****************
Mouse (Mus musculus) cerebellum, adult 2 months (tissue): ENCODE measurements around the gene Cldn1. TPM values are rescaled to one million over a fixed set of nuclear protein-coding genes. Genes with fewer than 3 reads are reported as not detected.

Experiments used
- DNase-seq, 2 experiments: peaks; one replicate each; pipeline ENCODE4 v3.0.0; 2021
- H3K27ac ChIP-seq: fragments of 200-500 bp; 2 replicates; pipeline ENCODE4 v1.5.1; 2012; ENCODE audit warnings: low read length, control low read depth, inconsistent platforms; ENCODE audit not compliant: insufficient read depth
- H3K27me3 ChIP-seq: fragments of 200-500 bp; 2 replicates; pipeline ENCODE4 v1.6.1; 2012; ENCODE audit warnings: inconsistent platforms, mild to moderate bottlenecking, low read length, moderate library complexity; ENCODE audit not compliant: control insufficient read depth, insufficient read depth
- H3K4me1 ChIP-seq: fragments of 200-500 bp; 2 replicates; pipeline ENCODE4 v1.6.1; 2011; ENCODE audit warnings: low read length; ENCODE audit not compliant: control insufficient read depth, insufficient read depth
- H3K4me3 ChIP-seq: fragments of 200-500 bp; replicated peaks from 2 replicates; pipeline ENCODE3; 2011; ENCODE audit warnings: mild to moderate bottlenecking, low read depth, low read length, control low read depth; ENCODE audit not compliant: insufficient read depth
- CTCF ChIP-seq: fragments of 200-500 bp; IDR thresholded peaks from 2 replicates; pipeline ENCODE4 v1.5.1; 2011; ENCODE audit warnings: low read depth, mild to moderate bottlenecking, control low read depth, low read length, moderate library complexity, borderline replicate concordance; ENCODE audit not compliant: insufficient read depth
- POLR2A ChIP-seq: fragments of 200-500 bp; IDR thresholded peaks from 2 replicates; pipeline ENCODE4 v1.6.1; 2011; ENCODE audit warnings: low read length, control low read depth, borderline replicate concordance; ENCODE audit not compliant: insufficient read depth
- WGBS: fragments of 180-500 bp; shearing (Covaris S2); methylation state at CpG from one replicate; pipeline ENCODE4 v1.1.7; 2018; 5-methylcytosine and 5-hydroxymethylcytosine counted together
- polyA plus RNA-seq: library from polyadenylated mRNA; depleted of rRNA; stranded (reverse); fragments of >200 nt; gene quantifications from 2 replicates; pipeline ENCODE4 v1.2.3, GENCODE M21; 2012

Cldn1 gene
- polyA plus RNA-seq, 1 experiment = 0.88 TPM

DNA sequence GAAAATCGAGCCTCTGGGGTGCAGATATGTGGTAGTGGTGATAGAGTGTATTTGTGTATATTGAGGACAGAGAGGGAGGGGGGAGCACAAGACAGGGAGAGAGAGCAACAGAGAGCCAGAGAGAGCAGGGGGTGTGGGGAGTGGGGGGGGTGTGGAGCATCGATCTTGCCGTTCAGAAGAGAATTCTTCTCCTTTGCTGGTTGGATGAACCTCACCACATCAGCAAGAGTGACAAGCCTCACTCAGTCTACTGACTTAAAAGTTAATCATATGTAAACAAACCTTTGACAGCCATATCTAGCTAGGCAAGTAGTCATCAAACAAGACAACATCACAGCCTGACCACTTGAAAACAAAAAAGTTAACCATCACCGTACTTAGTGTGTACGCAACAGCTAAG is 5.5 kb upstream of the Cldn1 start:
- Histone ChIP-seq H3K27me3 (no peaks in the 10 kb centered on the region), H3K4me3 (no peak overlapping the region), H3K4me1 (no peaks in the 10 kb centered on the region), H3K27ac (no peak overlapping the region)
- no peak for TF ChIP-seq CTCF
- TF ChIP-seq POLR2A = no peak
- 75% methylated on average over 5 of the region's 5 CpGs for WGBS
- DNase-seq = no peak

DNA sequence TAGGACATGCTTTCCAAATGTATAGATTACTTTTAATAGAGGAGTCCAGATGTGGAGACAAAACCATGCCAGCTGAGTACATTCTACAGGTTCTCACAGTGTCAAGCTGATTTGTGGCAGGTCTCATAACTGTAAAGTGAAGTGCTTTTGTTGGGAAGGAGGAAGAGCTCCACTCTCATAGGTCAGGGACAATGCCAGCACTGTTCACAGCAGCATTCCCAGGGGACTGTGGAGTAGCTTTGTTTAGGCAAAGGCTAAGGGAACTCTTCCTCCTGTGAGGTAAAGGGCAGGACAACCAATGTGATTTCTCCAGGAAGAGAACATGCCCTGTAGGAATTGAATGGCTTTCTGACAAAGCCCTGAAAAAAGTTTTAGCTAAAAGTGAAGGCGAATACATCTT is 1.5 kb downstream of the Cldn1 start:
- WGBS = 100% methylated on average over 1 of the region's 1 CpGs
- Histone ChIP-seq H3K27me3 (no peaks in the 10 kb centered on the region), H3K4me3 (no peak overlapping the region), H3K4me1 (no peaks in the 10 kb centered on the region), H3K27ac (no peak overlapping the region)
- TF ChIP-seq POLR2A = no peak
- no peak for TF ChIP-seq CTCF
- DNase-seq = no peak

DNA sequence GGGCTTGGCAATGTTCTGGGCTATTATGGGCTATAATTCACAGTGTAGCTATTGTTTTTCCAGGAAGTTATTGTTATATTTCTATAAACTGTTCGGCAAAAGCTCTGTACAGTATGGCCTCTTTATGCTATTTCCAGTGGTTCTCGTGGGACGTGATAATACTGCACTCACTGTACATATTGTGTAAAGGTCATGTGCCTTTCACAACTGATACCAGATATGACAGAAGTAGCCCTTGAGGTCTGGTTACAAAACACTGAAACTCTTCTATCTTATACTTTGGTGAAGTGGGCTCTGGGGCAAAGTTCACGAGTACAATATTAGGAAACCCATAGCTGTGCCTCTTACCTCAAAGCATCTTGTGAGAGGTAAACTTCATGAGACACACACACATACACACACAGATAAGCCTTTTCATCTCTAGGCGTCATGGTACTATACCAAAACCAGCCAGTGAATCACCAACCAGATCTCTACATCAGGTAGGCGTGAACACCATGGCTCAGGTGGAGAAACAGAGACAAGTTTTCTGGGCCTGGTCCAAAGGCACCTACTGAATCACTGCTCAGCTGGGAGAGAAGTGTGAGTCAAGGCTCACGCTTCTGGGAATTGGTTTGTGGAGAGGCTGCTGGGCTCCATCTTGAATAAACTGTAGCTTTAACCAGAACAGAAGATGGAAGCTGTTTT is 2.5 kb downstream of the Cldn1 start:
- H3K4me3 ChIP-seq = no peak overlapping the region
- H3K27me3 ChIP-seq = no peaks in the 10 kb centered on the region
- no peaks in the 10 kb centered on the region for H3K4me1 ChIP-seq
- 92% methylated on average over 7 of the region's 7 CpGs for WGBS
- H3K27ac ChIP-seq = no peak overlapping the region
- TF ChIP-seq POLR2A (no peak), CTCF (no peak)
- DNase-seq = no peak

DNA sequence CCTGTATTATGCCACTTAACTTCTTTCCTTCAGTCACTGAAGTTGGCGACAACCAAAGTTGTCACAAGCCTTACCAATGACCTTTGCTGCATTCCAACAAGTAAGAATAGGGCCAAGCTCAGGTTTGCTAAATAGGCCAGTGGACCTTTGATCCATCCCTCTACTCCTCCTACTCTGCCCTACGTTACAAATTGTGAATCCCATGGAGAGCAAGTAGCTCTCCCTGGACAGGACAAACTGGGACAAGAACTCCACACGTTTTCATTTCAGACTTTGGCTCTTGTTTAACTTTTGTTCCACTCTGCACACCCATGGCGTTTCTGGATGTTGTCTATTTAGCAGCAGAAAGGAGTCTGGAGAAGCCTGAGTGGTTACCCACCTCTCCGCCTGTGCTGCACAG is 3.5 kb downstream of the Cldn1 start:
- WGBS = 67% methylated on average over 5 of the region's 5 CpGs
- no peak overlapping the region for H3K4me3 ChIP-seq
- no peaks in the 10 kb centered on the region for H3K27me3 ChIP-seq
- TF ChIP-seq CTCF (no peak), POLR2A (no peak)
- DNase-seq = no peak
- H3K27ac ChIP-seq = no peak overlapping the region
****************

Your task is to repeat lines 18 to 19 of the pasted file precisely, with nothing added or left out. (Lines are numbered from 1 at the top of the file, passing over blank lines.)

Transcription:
- 75% methylated on average over 5 of the region's 5 CpGs for WGBS
- DNase-seq = no peak